42. Pavani KV, Gayathramma K, Aparajitha B, Shah S. Phyto-synthesis of silver nanoparticles using extracts of ipomoea indica flowers. Am J Nanomater. 2013;1(1):2013.

43. Aravinthan A, Govarthanan M, Selvam K, et al. Sunroot mediated synthesis and characterization of silver nanoparticles and evaluation of its antibacterial and rat splenocyte cytotoxic effects. Int J Nanomed. 2015;10:1977–1983. doi:10.2147/IJN.S79106

44. Fadel QJ, Al-Mashhedy LAM. Biosynthesis of silver nanoparticles using peel extract of Raphanus sativus L. Biotechnol Ind J. 2017;13(1):120.

45. Carlson, C, Hussain SM, Schrand AMK, et al. Unique cellular interaction of silver nanoparticles: size-dependent generation of reactive oxygen species. J Phy Chem B. 2008;112(43):13608–13619. doi:10.1021/jp712087m

46. Mishra, AR, Zheng J, Tang X, et al. Silver nanoparticle-induced autophagic-lysosomal disruption and NLRP3-Inflammasome Activation in HepG2 cells is size-dependent. Toxicol Sci. 2016;150(2):473–487. doi:10.1093/toxsci/kfw011

47. Liu, W, Wu Y, Wang C, et al. Impact of silver nanoparticles on human cells: effect of particle size. Nanotoxicology. 2010;4(3):319–330. doi:10.3109/17435390.2010.483745

48. Akter, M, Sikder MT, Rahman MM, et al. A systematic review on silver nanoparticles-induced cytotoxicity: physicochemical properties and perspectives. J Adv Res. 2018;9:1–16. doi:10.1016/j.jare.2017.10.008

49. Ottoni CA, Simoes MF, Fernandes S, et al. Screening of filamentous fungi for antimicrobial silver nanoparticles synthesis. AMB Expr. 2017;7(31). doi:10.1186/s13568-017-0332-2

50. Tahira A, Mohd SK, Hemalatha S. A facile and rapid method for green synthesis of Silver Myco nanoparticles using endophytic fungi. Int J Nano Dimension. 2018;9(4):435–441.

51. Mohamed MA, HUSSEIN HM ALIAAM. Antifungal activity of different size controlled stable silver nanoparticles biosynthesized by the endophytic fungus Aspergillus terreus. J Phytopathology Pest Manag. 2018;5(2):88–107.

52. Prabu KS, Rajkuberan C, Sathishkumar G, et al. Antimicrobial and larvicidal activity of eco-friendly silver nanoparticles synthesized from endophytic fungi Phomopsis liquidambaris. Biocata Agricl Biotechnol. 2018;16:22–30. doi:10.1016/j.bcab.2018.07.006

53. Mohammad F, Saeed F. Biosynthesis of antibacterial silver nanoparticles by endophytic fungus Nemania sp. Isolated From Taxus baccata L.(Iranian Yew). Zahedan J Res Med Sci. 2018;20(6):e57916.

54. Sahadevan N, Sebastian JM, Sunil MA, Soman S, Radhakrishnan EK, Mathew J. Efficient visible light induced synthesis of silver nanoparticles by Penicillium polonicum ARA 10 isolated from Chetomorpha antennina and its antibacterial efficacy against Salmonella enterica serova Typhimurium. J Photochem Photobiol B. 2018;180:175–185. doi:10.1016/j.jphotobiol.2018.02.005

55. Balakumaran MD, Ramachandran R, Kalaichelvan PT. Exploitation of endophytic fungus, Guignardia mangiferae for extracellular synthesis of silver nanoparticles and their in vitro biological activities. Microbiol Res. 2015;178:9–17. doi:10.1016/j.micres.2015.05.009

56. Hemashekhar B, Chandrappa CP, Govindappa M, Chandrasekhar N, Nagaraju G, Ramachandra YL. Green synthesis of silver nanoparticles from Endophytic fungus Aspergillus niger isolated from Simarouba glauca leaf and its Antibacterial and Antioxidant activity. Inter J Eng Res Appl. 2017;7(8):17–24.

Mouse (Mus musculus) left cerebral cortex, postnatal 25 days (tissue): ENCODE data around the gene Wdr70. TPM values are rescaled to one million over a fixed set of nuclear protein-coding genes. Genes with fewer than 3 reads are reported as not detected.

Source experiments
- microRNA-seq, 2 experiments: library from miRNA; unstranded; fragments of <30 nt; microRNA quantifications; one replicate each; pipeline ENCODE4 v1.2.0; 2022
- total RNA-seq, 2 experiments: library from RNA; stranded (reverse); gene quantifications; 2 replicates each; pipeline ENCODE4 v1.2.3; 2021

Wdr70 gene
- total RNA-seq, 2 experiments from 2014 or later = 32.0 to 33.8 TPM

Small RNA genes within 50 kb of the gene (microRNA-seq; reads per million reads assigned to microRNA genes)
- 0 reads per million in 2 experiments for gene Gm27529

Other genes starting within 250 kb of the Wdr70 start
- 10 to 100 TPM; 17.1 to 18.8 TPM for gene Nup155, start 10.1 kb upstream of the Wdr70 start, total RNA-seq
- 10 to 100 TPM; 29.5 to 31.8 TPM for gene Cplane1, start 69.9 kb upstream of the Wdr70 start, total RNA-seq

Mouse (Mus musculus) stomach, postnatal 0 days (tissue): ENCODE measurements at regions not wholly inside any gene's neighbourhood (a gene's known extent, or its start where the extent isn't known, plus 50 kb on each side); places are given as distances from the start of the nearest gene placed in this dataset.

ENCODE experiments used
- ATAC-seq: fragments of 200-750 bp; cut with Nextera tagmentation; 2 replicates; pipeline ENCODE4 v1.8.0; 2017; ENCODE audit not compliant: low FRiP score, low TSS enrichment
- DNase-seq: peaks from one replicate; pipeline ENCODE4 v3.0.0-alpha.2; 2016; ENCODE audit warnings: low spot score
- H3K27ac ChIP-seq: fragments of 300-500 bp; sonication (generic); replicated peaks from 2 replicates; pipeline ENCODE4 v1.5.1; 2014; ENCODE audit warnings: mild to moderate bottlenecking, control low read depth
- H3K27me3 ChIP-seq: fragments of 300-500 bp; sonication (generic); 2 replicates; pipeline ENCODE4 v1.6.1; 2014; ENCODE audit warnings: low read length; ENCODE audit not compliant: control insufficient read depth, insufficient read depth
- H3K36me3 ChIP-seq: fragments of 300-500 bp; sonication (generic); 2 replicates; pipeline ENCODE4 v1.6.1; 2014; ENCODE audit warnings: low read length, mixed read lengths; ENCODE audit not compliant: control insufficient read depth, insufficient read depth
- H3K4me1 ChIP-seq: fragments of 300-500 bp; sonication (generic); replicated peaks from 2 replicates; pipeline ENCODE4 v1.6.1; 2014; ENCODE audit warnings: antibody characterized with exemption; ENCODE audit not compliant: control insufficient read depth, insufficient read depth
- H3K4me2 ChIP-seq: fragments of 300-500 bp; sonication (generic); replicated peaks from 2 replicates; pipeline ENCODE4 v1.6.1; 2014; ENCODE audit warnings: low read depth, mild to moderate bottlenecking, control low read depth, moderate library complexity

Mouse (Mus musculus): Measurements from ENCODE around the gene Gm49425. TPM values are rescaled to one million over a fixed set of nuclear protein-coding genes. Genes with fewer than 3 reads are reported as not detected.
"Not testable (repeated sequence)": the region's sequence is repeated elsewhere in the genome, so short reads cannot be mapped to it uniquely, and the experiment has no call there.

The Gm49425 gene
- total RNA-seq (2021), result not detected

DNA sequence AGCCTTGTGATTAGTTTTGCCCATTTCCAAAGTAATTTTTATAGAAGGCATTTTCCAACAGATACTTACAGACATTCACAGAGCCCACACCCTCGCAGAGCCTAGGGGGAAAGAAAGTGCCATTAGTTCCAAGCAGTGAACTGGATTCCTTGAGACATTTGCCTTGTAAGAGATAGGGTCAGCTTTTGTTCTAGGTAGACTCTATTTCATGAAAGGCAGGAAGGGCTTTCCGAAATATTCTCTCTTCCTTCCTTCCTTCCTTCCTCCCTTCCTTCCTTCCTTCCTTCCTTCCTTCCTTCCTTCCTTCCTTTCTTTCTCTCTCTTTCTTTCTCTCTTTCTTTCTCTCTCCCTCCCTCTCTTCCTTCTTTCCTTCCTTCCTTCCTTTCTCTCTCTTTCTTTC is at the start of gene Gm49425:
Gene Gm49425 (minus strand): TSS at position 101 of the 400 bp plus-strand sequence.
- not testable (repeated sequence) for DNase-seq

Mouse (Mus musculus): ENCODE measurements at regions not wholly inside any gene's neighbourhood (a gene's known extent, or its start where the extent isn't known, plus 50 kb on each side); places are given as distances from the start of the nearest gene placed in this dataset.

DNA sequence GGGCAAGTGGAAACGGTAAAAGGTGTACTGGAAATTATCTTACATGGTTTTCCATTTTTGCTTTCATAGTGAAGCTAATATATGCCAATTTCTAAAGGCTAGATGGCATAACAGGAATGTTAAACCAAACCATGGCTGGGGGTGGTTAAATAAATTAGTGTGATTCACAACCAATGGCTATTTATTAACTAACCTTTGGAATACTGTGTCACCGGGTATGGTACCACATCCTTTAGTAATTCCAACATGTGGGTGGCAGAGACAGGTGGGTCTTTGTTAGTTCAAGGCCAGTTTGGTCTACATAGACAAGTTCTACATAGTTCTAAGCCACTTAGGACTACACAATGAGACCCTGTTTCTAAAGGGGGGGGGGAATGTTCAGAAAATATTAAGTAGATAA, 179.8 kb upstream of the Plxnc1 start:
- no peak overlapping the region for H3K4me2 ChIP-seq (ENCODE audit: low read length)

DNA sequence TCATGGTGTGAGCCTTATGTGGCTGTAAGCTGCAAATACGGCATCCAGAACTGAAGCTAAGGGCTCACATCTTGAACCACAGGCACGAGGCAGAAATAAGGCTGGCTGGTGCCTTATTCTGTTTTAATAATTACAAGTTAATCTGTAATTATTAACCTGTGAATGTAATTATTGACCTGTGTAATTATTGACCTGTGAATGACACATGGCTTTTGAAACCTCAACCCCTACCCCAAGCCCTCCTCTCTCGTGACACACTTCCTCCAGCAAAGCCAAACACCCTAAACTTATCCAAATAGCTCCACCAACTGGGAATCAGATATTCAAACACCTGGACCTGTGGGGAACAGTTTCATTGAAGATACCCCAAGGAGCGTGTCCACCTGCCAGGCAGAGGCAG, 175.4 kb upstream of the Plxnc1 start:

57. Reena R, Dushyant S, Monika C, Yadav JP. Green synthesis, characterization and antibacterial activity of silver nanoparticles of endophytic fungi Aspergillus terreus. J Nanomed Nanotechnol. 2017;8:4.

58. Shaheen TI, Abeer AAEA. In-situ green myco-synthesis of silver nanoparticles onto cotton fabrics for broad spectrum antimicrobial activity. Int J Biol Macromol. 2018;118:2121–2130. doi:10.1016/j.ijbiomac.2018.07.062

59. Singh DK, Kumar J, Sharma VK, et al. Mycosynthesis of bactericidal silver and polymorphic gold nanoparticles–physicochemical variation effects and mechanism. Nanomadicine. 2018;13(2):191–207.

60. Vivian C, Lisa OGA, Tong KS. Synthesis of silver nanoparticles mediated by endophytic fungi associated with orchids and its antibacterial activity. Materials Today: Proceedings. 2018;5(10;Part 2):22093–22100.

61. Tej S, Kumari J, Amar P, Ajeet S, Ranchan C, Chandel SS. Biosynthesis, characterization and antibacterial activity of silver nanoparticles using an endophytic fungal supernatant of Raphanus sativus. J Genetic Eng Biotechnol. 2017;15:31–39. doi:10.1016/j.jgeb.2017.04.005

62. Govindappa M, Farheen H, Chandrappa CP, Channabasava RVR, Vinay BR. Mycosynthesis of silver nanoparticles using extract of endophytic fungi, Penicillium species of Glycosmis mauritiana, and its antioxidant, antimicrobial, anti-inflammatory and tyrokinase inhibitory activity. Adv Nat Sci. 2016;7(3):Article035014.

63. Vardhana J, Kathiravan G. Biosynthesis of silver nanoparticles by endophytic fungi Pestaloptiopsis pauciseta isolated from the leaves of Psidium guajava linn. Int J Pharm Sci Rev Res. 2015;31(1):29–31.

64. Parthasarathy R, Sathiyabama M, Prabha T. Biosynthesis of silver nanoparticles using an endophytic fungus, Curvularia lunata and its antimicrobial potential. J Nanosci Nanoeng. 2015;1(4):241–247.

65. Vasudeva RN, Pushpalatha B, Sukhendu BG, Vijaya T. Endophytic fungal assisted synthesis of silver nanoparticles, characterization, and antimicrobial activity. Asian J Pharm Clinl Res. 2015;8(3):113–116.

66. Lamabam SD, Joshi SR. Ultrastructures of silver nanoparticles biosynthesized using endophytic fungi. J Microsc Ultrastruct. 2015;3:29–37. doi:10.1016/j.jmau.2014.10.004

67. Dattu S, Vandana R, Shivaraj N, Jyothi H, Ashish KS, Jasmine M. Optimization and characterization of silver nanoparticle by endophytic fungi Penicillium sp. Isolated from Curcuma longa (Turmeric) and application studies against MDR E. coli and S. aureus. Bioinorg Chem Appl. 2014;2014:Article 40S021.

68. Rodrigues AG, Ping LY, Marcato PD, et al. Biogenic antimicrobial silver nanoparticles produced by fungi. Appl Microbiol Biotechnol. 2013;97:775–782. doi:10.1007/s00253-012-4209-7

Creative Commons License This work is published and licensed by Dove Medical Press Limited. The full terms of this license are available at and incorporate the Creative Commons Attribution - Non Commercial (unported, v3.0) License. By accessing the work you hereby accept the Terms. Non-commercial uses of the work are permitted without any further permission from Dove Medical Press Limited, provided the work is properly attributed. For permission for commercial use of this work, please see paragraphs 4.2 and 5 of our Terms.

Download Article [PDF]